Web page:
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PHOTO STORY: Buchanan remembers 9/11

BUCHANAN – “Where were you when the world stopped turning on that September day?” Country singer Alan Jackson’s timeless anthem about the Sept. 11, 2001, terrorist attacks rings just as true today as it did 20 years ago.

Many alive today can vividly remember what they were doing when they learned about the planes hitting the World Trade Center towers and the Pentagon as well as slamming into a Pennsylvania field. They are memories that will stay with them just as memories of Pearl Harbor and President John Kennedy’s assassination stayed with earlier generations.

Memories of that fateful day were on the minds of those attending the annual Patriot Day observance in Buchanan Saturday. Scores of Buchanan residents gathered at the Buchanan Common as they’ve done every year since the night of the Sept. 11, 2001, attacks.

The event was attended by many including River Bend Riders and the AmVet Riders. Also attending were Niles city, Buchanan city, Bertrand Township and Buchanan Township fire departments, the Michigan State Police, the Berrien County Sheriff’s Department and Buchanan city.

Berrien County Board Chairman and Buchanan resident McKinley Elliott was among those speaking at Saturday’s service.

“This 20-year anniversary seems even more poignant especially after what happened last month in Afghanistan,” he said.

“We all remember where we were when the attacks occurred,” he added. “It was a really nice day and I was at the Niles courthouse, we didn’t know exactly what was going on. It was a routine day and I thought maybe I’d have a chance to sneak back home to mow the grass.”

“It became a day that was burned into our hearts and minds forever,” he said. “Unlike Pearl Harbor, the images of the towers being hit were beamed all over the world. We turned on the tv in courthouse office and saw the plane going into the second tower. We couldn’t begin to grasp the horrors of what happened.”

“Then we saw the Pentagon hit and Flight 93 was unaccounted for,” he added. “The passengers on that plane had been informed by loved ones that the nation was under attack. They resolved to act and struck the first blows of the war on terror. We all know what ultimately happened, about those died then and since.”

Elliott noted that God comforts us in times of trouble and spoke of the need for a spiritual renewal in the country. “The events of Sept. 11, 2001, remind us of the uncertainty and brevity of life,” he said. “Those going into the World Trade Center and on those planes that day didn’t know that would be their last day of life. We can never surrender and never forget.”

He was one of several speakers who looked to both the past and to the future during the service. The Patriot Day commemoration also featured performances by the Buchanan High School Band, the firing of a salute by the American Legion honor guard and the Pledge of Allegiance led by Boy Scouts and American Heritage Girls.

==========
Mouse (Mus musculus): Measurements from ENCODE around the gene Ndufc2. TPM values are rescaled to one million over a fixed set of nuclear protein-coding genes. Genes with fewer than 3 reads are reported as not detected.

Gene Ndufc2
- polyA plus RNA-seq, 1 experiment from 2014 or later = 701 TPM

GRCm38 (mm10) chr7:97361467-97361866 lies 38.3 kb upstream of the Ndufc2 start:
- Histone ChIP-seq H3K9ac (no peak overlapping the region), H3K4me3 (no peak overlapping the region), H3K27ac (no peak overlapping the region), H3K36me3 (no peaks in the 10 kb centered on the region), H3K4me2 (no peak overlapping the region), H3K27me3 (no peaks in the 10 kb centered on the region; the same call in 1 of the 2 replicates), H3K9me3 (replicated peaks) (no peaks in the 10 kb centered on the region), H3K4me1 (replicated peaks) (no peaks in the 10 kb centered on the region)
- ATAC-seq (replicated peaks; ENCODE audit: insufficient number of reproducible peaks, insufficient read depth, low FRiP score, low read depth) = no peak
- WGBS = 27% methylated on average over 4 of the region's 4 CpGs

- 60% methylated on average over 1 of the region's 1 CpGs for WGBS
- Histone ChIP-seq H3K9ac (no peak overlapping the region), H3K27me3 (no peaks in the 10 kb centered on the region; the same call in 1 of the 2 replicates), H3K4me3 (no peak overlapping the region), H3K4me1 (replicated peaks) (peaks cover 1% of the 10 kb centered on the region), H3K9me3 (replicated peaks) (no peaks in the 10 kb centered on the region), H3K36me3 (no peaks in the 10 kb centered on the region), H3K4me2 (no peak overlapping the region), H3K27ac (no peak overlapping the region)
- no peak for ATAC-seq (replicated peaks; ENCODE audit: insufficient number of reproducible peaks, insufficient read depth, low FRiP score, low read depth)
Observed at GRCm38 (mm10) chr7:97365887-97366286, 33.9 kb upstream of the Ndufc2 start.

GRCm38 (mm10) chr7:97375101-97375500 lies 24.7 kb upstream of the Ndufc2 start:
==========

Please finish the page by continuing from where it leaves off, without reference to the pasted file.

Others speaking included Buchanan Mayor Sean Denison, Pastor Ellen Berline, U.S. Senator Debbie Stabenow’s representative Mary Judnich, Berrien County Undersheriff Chuck Heit, Buchanan Police Sgt. Harvey Burnett, Gold Star Mothers representative Phyllis Davis and Pastor David Mitchell. Burnett also served as the master of ceremonies.

Denison thanked Mitchell and others who have faithfully held the Patriot Day service every year including the evening of the attacks in 2001. “I would like to thank everyone involved for continuing the tradition and upholding the promise to never forget,” he said.

“If someone asked me to remember what the weather was a particular day 20 years ago, I’d say they were crazy, but we can all remember that day,” he said. “That day taught us how quickly and permanently lives can change. We need to cherish every moment we have.”

“Secondly, that day taught us that there is still good that happens in the midst of unspeakable tragedy,” he added. “We saw average citizens carrying strangers to safety, people offering water to first responders. We set aside differences and stood united.”

Judnich read a statement from Stabenow, who recalled how Senators and Congressional representatives of both parties gathered on the steps of the Capitol on the evening of Sept. 11, 2001, to sing “God Bless America.” Davis spoke of her organization’s efforts to honor first responders and the military and asked people to remember all who died 20 years ago.

Heit asked people to remember everyone who died that day, especially the first responders. “We come before you with heavy hearts and multiple emotions,” he said. “We mourn the 3,000 who died and we’re humbled by the bravery of the first responders who ran to the danger, they knew what they were doing was extremely dangerous.”

“Each of us can remember what we were doing that day,” he added. “Those events brought us together and as President George W. Bush said today in Pennsylvania, the actions of the enemy that day revealed the spirit of our people.”

“Oh my, how time has flown,” Burnett said. “At 8:46 a.m. that day America would forever change. Do you remember where you were, what you did and how you felt when the world changed? I certainly do, I will never forget. We gathered that day to reflect and remember the lives lost. Perhaps the most important outcome of the painful tragedy was people joining together.”

Mitchell was among those from Southwest Michigan who traveled to New York City in the weeks and months after Sept. 11 to bring comfort to people. “I couldn’t hardly believe that 20 years has passed,” he said. “We met here at the Common to pray that day … There are memorials to that day in communities across the country. We remember not the disaster but what came out of the disaster.”

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